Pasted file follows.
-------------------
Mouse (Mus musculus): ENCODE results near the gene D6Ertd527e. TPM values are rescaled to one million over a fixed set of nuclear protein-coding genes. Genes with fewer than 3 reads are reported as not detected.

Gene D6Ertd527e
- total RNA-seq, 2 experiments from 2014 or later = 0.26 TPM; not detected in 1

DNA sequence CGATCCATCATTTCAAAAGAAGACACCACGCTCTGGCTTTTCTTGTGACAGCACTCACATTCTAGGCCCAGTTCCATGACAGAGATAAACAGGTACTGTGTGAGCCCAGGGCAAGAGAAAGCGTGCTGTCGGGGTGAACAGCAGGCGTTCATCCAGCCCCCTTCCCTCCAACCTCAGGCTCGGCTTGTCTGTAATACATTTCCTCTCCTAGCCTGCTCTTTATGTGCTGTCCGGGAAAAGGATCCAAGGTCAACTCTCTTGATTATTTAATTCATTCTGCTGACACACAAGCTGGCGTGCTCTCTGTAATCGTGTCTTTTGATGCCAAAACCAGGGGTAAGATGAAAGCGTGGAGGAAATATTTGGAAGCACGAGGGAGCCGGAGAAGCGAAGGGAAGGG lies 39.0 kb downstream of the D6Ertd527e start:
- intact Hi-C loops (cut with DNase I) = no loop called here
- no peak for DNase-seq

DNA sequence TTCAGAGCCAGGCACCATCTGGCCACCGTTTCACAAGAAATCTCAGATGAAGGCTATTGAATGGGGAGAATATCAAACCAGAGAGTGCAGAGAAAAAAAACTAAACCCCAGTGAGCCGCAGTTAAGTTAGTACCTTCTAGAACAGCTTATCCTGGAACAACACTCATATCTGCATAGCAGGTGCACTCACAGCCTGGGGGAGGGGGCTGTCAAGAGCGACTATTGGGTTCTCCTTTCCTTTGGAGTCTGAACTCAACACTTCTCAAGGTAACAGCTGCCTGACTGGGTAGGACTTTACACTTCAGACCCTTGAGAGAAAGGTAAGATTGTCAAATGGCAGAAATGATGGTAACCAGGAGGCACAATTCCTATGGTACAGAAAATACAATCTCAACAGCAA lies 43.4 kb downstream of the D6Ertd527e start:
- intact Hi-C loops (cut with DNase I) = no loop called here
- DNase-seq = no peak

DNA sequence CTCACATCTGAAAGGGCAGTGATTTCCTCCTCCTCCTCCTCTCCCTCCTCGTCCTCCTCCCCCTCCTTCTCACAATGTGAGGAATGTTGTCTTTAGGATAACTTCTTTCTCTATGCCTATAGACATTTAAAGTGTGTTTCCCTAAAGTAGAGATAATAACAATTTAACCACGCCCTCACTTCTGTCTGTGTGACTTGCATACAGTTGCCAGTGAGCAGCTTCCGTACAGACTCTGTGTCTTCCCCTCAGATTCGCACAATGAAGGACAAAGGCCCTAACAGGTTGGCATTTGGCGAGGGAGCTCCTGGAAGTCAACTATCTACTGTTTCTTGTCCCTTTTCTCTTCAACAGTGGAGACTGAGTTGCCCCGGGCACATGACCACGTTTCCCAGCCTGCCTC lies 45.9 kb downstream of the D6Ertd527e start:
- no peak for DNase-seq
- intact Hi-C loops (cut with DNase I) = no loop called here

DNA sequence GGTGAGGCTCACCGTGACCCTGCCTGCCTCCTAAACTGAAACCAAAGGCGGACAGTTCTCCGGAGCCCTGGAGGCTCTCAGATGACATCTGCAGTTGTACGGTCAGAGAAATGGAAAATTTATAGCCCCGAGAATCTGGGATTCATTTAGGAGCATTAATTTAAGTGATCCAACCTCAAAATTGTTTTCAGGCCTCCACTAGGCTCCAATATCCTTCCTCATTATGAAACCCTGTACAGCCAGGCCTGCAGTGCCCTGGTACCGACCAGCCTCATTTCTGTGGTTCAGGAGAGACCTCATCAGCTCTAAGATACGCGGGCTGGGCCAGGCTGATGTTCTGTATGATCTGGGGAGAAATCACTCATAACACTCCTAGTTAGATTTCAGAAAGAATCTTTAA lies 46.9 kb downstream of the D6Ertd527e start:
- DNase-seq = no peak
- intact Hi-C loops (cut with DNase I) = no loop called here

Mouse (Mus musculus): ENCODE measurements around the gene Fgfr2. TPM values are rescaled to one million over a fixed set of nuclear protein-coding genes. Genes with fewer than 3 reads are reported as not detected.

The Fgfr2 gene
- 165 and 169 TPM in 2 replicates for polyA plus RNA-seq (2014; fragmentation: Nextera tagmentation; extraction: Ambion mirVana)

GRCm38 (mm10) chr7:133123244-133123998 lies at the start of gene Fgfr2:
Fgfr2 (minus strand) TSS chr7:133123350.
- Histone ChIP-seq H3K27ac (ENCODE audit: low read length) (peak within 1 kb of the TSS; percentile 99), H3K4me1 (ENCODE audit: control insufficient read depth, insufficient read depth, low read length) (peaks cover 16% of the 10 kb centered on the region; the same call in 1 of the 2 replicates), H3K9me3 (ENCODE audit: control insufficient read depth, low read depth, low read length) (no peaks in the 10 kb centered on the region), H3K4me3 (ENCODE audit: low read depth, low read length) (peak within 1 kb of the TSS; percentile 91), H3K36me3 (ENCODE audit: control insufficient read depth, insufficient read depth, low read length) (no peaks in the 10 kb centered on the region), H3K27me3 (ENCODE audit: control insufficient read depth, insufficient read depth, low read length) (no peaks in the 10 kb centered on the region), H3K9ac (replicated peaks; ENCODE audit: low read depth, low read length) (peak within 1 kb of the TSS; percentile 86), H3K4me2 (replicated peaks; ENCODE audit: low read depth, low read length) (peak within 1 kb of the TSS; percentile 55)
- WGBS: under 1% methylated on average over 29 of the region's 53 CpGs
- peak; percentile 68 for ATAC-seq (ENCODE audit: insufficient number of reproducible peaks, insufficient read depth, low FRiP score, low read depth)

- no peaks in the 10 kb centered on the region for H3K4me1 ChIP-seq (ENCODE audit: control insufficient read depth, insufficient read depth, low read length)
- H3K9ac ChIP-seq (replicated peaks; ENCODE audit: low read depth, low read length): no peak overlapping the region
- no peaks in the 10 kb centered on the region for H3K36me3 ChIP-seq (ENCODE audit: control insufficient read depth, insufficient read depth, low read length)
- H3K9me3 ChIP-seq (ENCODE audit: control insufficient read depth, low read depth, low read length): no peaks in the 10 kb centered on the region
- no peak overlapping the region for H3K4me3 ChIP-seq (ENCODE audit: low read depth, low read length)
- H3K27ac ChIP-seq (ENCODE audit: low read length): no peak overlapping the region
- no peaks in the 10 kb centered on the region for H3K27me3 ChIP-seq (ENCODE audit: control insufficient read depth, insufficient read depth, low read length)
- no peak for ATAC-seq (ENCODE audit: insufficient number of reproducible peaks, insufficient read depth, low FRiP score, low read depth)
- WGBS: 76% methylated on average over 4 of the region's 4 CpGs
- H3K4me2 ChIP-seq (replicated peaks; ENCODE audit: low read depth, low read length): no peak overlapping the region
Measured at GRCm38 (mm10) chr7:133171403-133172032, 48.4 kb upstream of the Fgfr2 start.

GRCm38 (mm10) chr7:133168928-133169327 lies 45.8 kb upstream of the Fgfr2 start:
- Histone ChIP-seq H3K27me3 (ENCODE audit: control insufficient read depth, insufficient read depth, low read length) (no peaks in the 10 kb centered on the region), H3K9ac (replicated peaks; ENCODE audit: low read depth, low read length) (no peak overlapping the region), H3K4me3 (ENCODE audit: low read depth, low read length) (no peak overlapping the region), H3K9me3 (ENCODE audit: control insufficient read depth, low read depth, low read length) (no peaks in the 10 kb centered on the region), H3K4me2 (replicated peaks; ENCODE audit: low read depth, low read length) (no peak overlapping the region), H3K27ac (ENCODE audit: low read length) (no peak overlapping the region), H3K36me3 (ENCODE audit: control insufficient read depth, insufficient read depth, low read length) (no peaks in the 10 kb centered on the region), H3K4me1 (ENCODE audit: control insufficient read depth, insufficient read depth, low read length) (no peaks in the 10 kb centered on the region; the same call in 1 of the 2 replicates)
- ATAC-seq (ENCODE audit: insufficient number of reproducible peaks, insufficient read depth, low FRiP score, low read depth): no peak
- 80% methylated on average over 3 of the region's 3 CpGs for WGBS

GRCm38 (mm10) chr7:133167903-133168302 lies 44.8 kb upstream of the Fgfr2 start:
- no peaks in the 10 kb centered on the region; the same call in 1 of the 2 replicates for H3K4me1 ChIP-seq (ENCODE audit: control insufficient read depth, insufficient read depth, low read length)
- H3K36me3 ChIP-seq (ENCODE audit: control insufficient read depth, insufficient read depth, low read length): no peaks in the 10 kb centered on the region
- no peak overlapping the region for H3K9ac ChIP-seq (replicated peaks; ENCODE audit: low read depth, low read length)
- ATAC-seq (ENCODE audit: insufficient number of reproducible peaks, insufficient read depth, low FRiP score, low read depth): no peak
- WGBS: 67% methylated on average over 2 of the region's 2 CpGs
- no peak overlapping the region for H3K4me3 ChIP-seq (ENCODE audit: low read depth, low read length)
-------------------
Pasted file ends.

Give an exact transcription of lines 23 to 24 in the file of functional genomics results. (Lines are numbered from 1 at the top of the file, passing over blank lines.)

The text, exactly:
- peak; percentile 68 for ATAC-seq (ENCODE audit: insufficient number of reproducible peaks, insufficient read depth, low FRiP score, low read depth)

- no peaks in the 10 kb centered on the region for H3K4me1 ChIP-seq (ENCODE audit: control insufficient read depth, insufficient read depth, low read length)